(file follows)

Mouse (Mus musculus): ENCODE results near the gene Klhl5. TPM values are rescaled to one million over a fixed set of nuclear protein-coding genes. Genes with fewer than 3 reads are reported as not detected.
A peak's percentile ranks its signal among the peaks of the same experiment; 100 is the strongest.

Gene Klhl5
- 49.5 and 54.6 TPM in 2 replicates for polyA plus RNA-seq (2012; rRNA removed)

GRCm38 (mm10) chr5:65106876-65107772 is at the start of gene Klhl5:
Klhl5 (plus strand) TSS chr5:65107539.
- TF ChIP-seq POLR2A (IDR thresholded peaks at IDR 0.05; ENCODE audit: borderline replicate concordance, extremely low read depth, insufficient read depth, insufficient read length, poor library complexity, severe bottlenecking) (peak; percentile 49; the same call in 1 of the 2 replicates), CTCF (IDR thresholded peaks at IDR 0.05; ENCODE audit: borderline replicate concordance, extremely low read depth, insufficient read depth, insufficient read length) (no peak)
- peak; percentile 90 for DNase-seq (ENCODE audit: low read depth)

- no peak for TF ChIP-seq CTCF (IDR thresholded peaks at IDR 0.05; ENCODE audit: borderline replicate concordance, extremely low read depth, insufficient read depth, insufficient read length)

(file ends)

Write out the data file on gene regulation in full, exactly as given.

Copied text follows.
Mouse (Mus musculus): ENCODE results near the gene Klhl5. TPM values are rescaled to one million over a fixed set of nuclear protein-coding genes. Genes with fewer than 3 reads are reported as not detected.
A peak's percentile ranks its signal among the peaks of the same experiment; 100 is the strongest.

Gene Klhl5
- 49.5 and 54.6 TPM in 2 replicates for polyA plus RNA-seq (2012; rRNA removed)

GRCm38 (mm10) chr5:65106876-65107772 is at the start of gene Klhl5:
Klhl5 (plus strand) TSS chr5:65107539.
- TF ChIP-seq POLR2A (IDR thresholded peaks at IDR 0.05; ENCODE audit: borderline replicate concordance, extremely low read depth, insufficient read depth, insufficient read length, poor library complexity, severe bottlenecking) (peak; percentile 49; the same call in 1 of the 2 replicates), CTCF (IDR thresholded peaks at IDR 0.05; ENCODE audit: borderline replicate concordance, extremely low read depth, insufficient read depth, insufficient read length) (no peak)
- peak; percentile 90 for DNase-seq (ENCODE audit: low read depth)

- no peak for TF ChIP-seq CTCF (IDR thresholded peaks at IDR 0.05; ENCODE audit: borderline replicate concordance, extremely low read depth, insufficient read depth, insufficient read length)